Posts tagged with

natural resources

Threats to Sea Turtles from Oil Spills: Lessons Learned During a Disaster

Posted Tue, 06/11/2019 - 18:16
By Megan Ewald, Office of Response and Restoration

Few animals capture the human imagination like sea turtles. Sea turtles are living fossils, they have glided through the Earth’s oceans for over 110 million years. But today, sea turtles face new, human-caused threats that put all seven species at risk of extinction. One of these threats is oil spills.

Spotlight on People and Pollution: Wild rice, pollution, and space for traditions to grow

Posted Tue, 03/05/2019 - 14:20
By Megan Ewald, Office of Response and Restoration

When people look out on the Great Lakes for the first time, they often compare them to the ocean. In some ways the analogy works. The five Laurentian Great Lakes are incredibly vast, when you stand on the shore of Lake Superior there’s nothing but steely blue water until the lake meets the horizon. If all you saw was a photo, you could mistake it for the ocean.

Coordination is Key: Moving toward restoration at the St. Louis River Interlake/Duluth Tar site

Posted Thu, 03/15/2018 - 18:54
Annie Gibbs, NOAA Office of Response and Restoration

The St. Louis River/Interlake/Duluth Tar site was used for a variety of industrial purposes — including coking plants, tar and chemical companies, the production of pig iron, meat-packing, and as a rail to truck transfer point for bulk commodities — starting near the turn of the 19th century. In 1983, the St. Louis River Superfund site was added to the National Priorities List.  

In November of last year, a settlement was reached between the trustees for the site and the parties responsible for the contamination. The settlement includes funds for the following restoration projects ...

As Assessment Phase Comes to a Close, OR&R Scientist Looks Back on Nearly a Decade of Work on Sheboygan River and Harbor Superfund Site

Posted Tue, 03/13/2018 - 11:53
By Alyssa Gray, NOAA's Office of Response and Restoration

The story behind the Sheboygan River and Harbor Superfund site began in the 1870s, when growing industrial activity along the river led to a release of contaminants, including polychlorinated biphenyls (PCBs), heavy metals, and polycyclic aromatic hydrocarbons (PAHs).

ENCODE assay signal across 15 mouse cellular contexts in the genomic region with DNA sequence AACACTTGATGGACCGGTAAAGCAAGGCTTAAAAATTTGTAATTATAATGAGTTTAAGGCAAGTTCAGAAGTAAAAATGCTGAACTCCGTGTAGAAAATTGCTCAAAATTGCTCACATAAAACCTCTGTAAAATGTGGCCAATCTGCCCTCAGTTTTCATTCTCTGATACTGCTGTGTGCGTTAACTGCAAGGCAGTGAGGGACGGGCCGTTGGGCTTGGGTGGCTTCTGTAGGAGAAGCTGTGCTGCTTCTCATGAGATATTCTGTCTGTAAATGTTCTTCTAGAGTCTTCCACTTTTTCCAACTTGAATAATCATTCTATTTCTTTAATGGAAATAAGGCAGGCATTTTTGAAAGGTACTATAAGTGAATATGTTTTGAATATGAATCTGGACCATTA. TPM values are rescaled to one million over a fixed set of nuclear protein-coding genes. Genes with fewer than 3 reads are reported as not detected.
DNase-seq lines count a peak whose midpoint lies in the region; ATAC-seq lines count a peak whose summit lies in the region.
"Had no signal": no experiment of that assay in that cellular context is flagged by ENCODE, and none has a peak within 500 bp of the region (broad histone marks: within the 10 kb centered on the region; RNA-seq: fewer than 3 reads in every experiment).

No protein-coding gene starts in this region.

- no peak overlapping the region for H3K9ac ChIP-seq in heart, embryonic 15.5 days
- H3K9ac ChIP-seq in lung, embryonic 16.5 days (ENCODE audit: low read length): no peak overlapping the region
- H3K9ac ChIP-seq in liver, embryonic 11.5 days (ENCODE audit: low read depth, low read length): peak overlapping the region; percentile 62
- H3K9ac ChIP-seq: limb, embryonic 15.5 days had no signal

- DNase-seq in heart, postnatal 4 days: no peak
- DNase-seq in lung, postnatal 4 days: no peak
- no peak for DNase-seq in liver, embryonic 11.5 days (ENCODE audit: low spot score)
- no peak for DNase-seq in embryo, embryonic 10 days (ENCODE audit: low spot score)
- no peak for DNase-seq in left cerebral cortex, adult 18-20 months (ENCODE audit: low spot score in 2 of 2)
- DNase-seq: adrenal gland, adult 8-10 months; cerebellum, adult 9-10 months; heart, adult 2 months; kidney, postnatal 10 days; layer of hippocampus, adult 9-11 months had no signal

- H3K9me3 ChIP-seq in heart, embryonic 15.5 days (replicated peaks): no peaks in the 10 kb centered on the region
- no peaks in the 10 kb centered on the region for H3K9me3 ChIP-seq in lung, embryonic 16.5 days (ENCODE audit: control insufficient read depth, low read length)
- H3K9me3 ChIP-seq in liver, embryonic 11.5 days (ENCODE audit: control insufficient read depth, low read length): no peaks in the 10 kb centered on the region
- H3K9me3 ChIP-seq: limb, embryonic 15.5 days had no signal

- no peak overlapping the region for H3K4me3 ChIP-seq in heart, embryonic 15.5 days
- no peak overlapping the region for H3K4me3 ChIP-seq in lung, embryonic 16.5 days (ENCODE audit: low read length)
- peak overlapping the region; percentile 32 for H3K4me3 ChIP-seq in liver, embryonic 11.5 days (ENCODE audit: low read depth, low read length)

In 1979, the State of Wisconsin began advising the public against eating any resident species from the Sheboygan River, and only limited consumption of fish species from Lake Michigan, where the Sheboygan empties.

Deepwater Horizon: Response in the Midst of an Historic Crisis

Posted Mon, 04/03/2017 - 14:18

The Deepwater Horizon oil spill began on April 20, 2010, with a blowout of BP’s Macondo drilling platform in the Gulf of Mexico. In addition to the death of 11 men, the spill resulted in the largest mobilization of resources addressing an environmental emergency in the history of the United States.

The size of the spill required the Emergency Response Division to refine tracking subsurface oil, flowrate calculations, and long-term oil transport modeling. Data and information management became a paramount issue. NOAA’s web-based environmental management mapping tool proved invaluable in tracking and sharing data across the many teams and command posts.

An Estuary in the Shadow of Seattle

Posted Tue, 09/27/2016 - 16:48

Update: It’s been announced that a proposed settlement was reached with Seattle to resolve its liability for injured natural resources. Seattle has purchased restoration credits from Bluefield Holdings Inc., a company that develops restoration projects. The city’s credit purchase totals approximately $3.5 million worth of restoration. This is the first natural resource damages settlement to fund restoration through the purchase of credits by a restoration development company. For more details: https://www.justice.gov/opa/pr/city-seattle-agrees-natural-resource-damages-settlement-using-new-market-based-approach

Restoring Marsh Habitat by Sharing Assessment Techniques

Posted Thu, 09/22/2016 - 17:03

There is no one-size-fits-all approach to environmental assessments for oil spills or hazardous waste events. We must therefore custom-tailor our technical approach for each pollution incident.

We first determine whether impacts to natural resources have occurred and whether it is appropriate to proceed with a Natural Resource Damage Assessment (NRDA). We collect time-sensitive data, evaluate available research and information about the type of injury, and determine what species and habitats are likely to have been affected. If we determine that habitats, wildlife or human uses have been harmed or could experience significant impacts, we often proceed with a full damage assessment.

Abandoned Vessels of Florida’s Forgotten Coast

Posted Tue, 08/09/2016 - 17:41
By Adam Davis, OR&R Scientific Support Coordinator

There is a stretch of the Florida Panhandle east of the more heavily developed beach destinations of Destin and Panama City that some refer to as the “Forgotten Coast.” This area has vast tracts of pine forest including large stands of longleaf pine and savanna, towering dunes and nearly undeveloped barrier islands, seemingly endless coastal marsh, and miles and miles of winding shoreline along its expansive bays and coastal rivers.

Studying Marine Life a Year After the Oil Spill at Refugio State Beach

Posted Tue, 06/21/2016 - 18:13

One year after the pipeline oil spill at Refugio State Beach near Santa Barbara, California, scientists from NOAA and our partners have been back to the site of the spill. They are gathering a new round of samples to help determine the health of the environment and marine life.